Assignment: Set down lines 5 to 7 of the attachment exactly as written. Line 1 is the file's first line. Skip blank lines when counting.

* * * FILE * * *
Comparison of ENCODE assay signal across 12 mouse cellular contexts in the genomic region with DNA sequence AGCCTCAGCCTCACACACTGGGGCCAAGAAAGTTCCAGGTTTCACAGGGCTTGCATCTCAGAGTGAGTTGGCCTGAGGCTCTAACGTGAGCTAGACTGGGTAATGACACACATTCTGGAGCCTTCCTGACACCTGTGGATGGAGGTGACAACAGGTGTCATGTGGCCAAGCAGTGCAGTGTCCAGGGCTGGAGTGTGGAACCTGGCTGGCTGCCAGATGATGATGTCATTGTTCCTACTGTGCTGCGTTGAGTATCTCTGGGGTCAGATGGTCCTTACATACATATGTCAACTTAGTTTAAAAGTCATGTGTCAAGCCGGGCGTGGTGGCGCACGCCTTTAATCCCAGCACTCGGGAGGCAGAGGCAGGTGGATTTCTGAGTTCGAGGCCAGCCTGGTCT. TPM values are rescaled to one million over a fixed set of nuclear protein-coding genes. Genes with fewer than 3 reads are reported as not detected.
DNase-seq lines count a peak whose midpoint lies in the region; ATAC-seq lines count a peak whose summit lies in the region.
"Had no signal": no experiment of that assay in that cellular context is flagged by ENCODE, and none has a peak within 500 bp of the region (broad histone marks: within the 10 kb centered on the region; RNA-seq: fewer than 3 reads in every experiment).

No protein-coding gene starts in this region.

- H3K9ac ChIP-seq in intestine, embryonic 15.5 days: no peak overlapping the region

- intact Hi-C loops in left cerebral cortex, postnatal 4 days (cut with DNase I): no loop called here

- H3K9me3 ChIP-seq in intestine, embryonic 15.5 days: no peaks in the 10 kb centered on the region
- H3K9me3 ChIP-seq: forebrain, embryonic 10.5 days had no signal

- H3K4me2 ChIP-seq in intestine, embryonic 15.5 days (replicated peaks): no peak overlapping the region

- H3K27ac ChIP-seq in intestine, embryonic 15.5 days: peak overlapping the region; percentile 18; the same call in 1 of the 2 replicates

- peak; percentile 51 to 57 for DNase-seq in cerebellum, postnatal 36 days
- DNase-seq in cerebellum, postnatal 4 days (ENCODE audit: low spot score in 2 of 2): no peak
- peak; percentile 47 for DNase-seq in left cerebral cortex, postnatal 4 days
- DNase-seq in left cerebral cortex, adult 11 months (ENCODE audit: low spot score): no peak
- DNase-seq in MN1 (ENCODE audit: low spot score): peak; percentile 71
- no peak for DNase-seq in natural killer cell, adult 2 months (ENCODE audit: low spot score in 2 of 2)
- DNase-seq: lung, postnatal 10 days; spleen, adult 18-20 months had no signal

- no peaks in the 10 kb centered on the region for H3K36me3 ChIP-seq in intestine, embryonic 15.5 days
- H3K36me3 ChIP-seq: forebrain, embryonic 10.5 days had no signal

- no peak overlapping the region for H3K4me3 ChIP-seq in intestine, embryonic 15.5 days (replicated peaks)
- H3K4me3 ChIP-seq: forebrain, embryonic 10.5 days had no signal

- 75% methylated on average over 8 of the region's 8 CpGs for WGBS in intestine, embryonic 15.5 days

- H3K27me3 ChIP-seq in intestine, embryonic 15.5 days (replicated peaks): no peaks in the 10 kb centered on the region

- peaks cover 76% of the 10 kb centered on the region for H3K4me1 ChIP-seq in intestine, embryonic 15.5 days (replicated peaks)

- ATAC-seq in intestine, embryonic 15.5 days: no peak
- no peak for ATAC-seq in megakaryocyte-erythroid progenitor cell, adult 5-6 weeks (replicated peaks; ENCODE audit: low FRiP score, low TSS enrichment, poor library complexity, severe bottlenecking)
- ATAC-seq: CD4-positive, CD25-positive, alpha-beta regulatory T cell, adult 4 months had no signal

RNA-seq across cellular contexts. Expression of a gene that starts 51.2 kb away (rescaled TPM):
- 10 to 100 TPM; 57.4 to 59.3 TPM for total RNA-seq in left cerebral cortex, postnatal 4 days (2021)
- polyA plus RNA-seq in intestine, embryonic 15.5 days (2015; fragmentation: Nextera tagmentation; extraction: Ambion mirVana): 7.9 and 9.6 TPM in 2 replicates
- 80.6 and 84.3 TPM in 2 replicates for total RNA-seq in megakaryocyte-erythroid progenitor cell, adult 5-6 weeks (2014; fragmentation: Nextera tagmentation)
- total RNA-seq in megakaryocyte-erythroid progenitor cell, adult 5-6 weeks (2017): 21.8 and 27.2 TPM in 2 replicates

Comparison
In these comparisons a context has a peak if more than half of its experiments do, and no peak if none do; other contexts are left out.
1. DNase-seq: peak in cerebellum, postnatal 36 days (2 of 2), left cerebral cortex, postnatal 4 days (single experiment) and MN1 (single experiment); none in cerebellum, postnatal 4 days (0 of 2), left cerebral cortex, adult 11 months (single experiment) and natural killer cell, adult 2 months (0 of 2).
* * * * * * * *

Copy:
- H3K9ac ChIP-seq in intestine, embryonic 15.5 days: no peak overlapping the region

- intact Hi-C loops in left cerebral cortex, postnatal 4 days (cut with DNase I): no loop called here

- H3K9me3 ChIP-seq in intestine, embryonic 15.5 days: no peaks in the 10 kb centered on the region